Precise epicentral determinations based on local network recordings are compared with mapped faults and volcanic features in the western Great Basin. This region is structurally and seismically complex, and seismogenic processes vary within it. In the area north of the rupture zone of the 1872 Owens Valley earthquake, dispersed clusters of epicenters agree with a shatter zone of faults that extend the 1872 breaks to the north and northwest. An area of frequent earthquake swarms east of Mono Lake is characterized by northeast-striking faults and a crustal low-velocity zone; seismicity in this area appears to be related to volcanic processes that produced thick Pliocene basalt flows in the Adobe Hills and minor historic activity in Mono Lake. In the Garfield Hills between Walker Lake and the Excelsior Mountains, there is some clustering of epicenters along a north-trending zone that does not correlate with major Cenozoic structures. In an area west of Walker Lake, low seismicity supports a previous suggestion by Gilbert and Reynolds (1973) that deformation in that area has been primarily by folding and not by faulting. To the north, clusters of earthquakes are observed at both ends of a 70-km-long fault zone that forms the eastern boundary of the Sierra Nevada from Markleeville to Reno. Clusters of events also appear at both ends of the Dog Valley Fault in the Sierra west of Reno, and at Virginia City to the east.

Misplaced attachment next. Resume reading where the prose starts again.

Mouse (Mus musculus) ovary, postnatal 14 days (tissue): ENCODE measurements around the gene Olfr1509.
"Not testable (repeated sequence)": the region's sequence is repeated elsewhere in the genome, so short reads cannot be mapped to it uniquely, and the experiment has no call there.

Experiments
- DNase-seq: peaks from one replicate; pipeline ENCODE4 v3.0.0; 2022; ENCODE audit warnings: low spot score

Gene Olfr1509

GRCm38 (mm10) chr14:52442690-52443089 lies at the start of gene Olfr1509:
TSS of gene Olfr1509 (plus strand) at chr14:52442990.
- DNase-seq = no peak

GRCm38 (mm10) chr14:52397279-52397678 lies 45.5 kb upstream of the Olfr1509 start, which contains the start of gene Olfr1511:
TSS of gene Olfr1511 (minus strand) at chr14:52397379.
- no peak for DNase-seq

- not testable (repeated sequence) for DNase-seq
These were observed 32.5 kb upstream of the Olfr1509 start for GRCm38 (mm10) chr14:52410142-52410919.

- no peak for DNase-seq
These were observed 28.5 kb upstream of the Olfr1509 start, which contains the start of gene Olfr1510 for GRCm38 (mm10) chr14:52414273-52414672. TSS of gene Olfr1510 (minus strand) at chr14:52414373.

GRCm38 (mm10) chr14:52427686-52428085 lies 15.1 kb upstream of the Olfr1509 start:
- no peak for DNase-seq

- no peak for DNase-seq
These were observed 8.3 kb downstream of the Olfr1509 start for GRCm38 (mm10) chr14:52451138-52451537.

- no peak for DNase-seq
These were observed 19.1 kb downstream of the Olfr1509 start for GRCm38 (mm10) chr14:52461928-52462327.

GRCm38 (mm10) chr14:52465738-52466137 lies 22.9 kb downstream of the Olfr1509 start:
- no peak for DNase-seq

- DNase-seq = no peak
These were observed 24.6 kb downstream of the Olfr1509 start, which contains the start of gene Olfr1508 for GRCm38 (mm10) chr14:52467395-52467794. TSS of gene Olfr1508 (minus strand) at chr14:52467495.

Fault-plane solutions for the belt in which major earthquakes have occurred in Nevada during the historic period (from Pleasant Valley in the north to the Excelsior Mountains on the California-Nevada Border) correspond to normaloblique slip and are similar to that found by Romney (1957) for the 1954 Fairview Peak shock. However, mechanisms of recent moderate earthquakes within the SNGBZ are related to right- or left-lateral slip, respectively, on nearly vertical, northwest-, or northeast-striking planes. These mechanisms are explained by a block faulting model of the SNGBZ in which the main fault segments trend north, have normal-oblique slip, and are offset or terminated by northwest-trending strike-slip faults. This is supported by the observation that seismicity during the period of observation has been concentrated at places where major faults terminate or intersect.
Anomalous temporal variations, consisting of a general decrease in seismicity in the southern part of the SNGBZ from October 1977 to September 1978, followed by a burst of moderate earthquakes that has continued for more than 18 months, is suggestive of a pattern that several authors have identified as precursory to large earthquakes. The 1977 to 1979 variations are particularly noteworthy because they occurred over the entire SNGBZ, indicating a regional rather than local cause for the observed changes.